When a student does have a legitimate misunderstanding of a claim, I argue about quality of evidence, not about the conclusion.  Students take it personally if I question, in this case, their adherence to the literal truth of the bible.  Yet, they respect and acknowledge my request for more diverse evidence: “A scientific claim requires an abundance of clear evidence from multiple sources before we say it’s true. What sort of evidence could you find that would convince not Big Bob or you, but that would convince me and other scientists?”

(4) Great learning requires a continual re-evaluation of one’s model of how the world works.

Virtually all of the claims on the quiz are false; but generally students mark about half of them true.  The beauty of this exercise is that the students have confronted their misconceptions for themselves, in front of their peers.  I hear them telling classmates what they’ve discovered: “Yeah, my dad said that women have more ribs, but I saw the x-rays.  It’s not true.”  “Yeah, my cousin used to campaign against vaccines; but they don’t cause autism, that’s been debunked.”

Overhearing those conversations is a piece of evidence I use to see that this exercise has produced great learning.

17 August 2017

Mail Time: What if I have to miss the first week or two of school?

A reader will be unavoidably absent until the second week of school.  The question to me: What would I do with an AP Physics 1 class, knowing that the sub is a random adult rather than a physics teacher?

Of all the times you'd have to miss.  Guh, not the first week(s) of school.  This is when physics students most need your guidance.

I don't have an easy answer for this one.  I'd really rather just start school two weeks late than have a random sub for a week.  It's too easy for bad habits to get ingrained, for them to get a false sense of what physics is.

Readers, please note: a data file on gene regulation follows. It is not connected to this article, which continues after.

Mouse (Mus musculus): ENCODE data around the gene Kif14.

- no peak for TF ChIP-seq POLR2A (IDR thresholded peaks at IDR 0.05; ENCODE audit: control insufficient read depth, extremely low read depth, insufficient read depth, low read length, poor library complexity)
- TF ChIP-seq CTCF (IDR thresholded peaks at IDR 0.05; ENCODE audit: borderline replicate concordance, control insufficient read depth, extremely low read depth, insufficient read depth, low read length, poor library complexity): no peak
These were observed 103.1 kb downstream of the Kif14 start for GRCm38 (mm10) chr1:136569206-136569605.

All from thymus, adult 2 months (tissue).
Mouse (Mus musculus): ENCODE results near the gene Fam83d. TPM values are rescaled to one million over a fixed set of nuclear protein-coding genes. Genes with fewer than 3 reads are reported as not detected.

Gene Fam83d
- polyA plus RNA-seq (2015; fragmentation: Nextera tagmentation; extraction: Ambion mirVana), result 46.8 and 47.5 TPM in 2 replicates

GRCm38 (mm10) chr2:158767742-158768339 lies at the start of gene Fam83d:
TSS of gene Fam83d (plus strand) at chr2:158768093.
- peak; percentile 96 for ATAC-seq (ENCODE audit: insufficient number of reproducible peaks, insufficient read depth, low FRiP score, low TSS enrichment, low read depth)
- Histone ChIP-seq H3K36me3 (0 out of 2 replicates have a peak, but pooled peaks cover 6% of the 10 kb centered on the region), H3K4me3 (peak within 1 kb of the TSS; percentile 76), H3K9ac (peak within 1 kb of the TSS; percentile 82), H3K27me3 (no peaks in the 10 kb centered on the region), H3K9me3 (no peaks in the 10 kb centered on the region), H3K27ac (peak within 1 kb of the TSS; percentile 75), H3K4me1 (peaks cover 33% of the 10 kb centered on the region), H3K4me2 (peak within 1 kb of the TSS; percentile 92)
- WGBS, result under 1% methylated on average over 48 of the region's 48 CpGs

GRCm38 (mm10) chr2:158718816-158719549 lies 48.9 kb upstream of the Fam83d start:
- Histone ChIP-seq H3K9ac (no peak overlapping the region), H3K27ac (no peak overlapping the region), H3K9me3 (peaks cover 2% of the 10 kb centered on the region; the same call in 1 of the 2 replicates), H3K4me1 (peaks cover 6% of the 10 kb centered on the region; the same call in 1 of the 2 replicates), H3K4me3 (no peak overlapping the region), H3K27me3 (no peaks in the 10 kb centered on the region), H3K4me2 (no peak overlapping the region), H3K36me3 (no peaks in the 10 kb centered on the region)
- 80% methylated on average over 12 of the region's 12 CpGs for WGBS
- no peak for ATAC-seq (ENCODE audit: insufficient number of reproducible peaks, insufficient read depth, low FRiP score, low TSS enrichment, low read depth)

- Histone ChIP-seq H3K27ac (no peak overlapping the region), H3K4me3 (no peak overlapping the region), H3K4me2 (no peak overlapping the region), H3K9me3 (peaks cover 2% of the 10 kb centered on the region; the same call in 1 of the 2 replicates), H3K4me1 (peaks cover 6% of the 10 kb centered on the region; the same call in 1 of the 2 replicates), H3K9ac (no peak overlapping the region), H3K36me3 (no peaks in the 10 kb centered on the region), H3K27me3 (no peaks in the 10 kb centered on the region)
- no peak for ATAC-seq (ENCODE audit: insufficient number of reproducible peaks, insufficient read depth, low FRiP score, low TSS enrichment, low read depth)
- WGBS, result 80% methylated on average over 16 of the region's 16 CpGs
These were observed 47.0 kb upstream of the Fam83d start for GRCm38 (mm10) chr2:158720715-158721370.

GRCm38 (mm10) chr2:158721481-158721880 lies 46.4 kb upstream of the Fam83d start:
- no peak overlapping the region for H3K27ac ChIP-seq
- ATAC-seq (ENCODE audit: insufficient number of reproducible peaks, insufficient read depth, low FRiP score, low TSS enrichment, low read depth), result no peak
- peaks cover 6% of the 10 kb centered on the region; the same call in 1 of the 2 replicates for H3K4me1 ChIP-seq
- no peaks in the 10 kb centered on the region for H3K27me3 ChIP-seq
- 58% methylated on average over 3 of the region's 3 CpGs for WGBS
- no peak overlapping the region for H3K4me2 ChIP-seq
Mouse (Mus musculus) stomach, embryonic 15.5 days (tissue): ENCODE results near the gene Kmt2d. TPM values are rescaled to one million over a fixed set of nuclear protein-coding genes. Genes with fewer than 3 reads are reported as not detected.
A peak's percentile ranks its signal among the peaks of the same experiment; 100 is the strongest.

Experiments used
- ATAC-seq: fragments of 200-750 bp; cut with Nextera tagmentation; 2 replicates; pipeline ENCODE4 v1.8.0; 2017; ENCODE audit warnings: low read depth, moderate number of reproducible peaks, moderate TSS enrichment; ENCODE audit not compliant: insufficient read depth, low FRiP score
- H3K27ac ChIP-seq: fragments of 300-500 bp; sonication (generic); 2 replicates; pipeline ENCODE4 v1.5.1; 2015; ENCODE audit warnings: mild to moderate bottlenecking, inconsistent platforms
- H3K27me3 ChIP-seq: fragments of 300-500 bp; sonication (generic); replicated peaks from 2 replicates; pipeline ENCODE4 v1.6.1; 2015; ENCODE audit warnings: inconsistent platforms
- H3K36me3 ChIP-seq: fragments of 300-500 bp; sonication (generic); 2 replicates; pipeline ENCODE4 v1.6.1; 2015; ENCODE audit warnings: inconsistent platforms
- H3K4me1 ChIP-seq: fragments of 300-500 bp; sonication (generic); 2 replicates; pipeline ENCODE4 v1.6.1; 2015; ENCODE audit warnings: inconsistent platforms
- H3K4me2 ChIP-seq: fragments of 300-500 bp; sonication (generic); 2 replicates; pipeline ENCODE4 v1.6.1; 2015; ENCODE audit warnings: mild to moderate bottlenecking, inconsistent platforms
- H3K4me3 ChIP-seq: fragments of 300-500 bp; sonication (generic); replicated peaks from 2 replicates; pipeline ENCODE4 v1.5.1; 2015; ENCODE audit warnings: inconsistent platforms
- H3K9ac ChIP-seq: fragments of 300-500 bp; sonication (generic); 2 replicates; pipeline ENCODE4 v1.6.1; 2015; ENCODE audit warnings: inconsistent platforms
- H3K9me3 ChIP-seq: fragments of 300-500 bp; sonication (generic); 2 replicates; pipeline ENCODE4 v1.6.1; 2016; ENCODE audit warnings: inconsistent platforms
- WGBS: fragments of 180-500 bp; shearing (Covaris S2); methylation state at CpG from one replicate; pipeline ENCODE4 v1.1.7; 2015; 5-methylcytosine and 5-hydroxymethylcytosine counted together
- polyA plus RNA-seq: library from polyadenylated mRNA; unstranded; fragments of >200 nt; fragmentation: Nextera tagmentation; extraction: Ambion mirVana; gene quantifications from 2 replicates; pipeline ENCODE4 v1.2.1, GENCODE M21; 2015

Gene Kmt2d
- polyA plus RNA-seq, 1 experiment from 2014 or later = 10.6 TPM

But I'll bet your school isn't about to cancel physics class for two weeks.  My only suggestion would be to do unrelated enrichment work for a week or two, and then start the course as normal when you return.  See, I think many of us take time out during the school year, or perhaps after the AP exam, to do some one-off activities: a bridge building contest, research about the history of science, etc.

It's not ideal... but you could move some one-off activities to the start of the year.  It's important to choose activities that are not directly related to physics content, I think, so you don't ingrain misconceptions.  So those projects about motion picture physics, or making a video about a physics concept - I don't recommend at year's beginning.  I offer two options that I've done in the past that might be useful here.  I suspect this post's comment section might provide even better ideas.

Option 1: Here is a link to a "pseudoscience" activity I've often done at year's end... they take it as a quiz, then they choose one or two things they marked true to investigate.  In science, all claims are false unless clear evidence is presented to convince an audience they are true. This activity can be done with minimal supervision; the students will discuss well with each other.  Give a few suggested sites to jump-start student research, such as snopes, the straight dope, and the skeptical inquirer.  

Option 2: Pose some astronomy questions, and have students investigate them using some online tools.  I like the Regents earth science astronomy questions, paired with a University of Nebraska set of simulations.   Just pick some of the questions from recent tests about observational astronomy, the motion of the sun and moon, or the phases of the moon; then ask students to teach themselves the underlying geometry using the simulations.  If you email me, I can forward you a few assignments I've given using this method.

Other than that, I don't know.  I seriously don't recommend lab work or math review.  I don't recommend any physics content at all until you're there.  I'd love to hear good ideas in the comments.  Best of luck.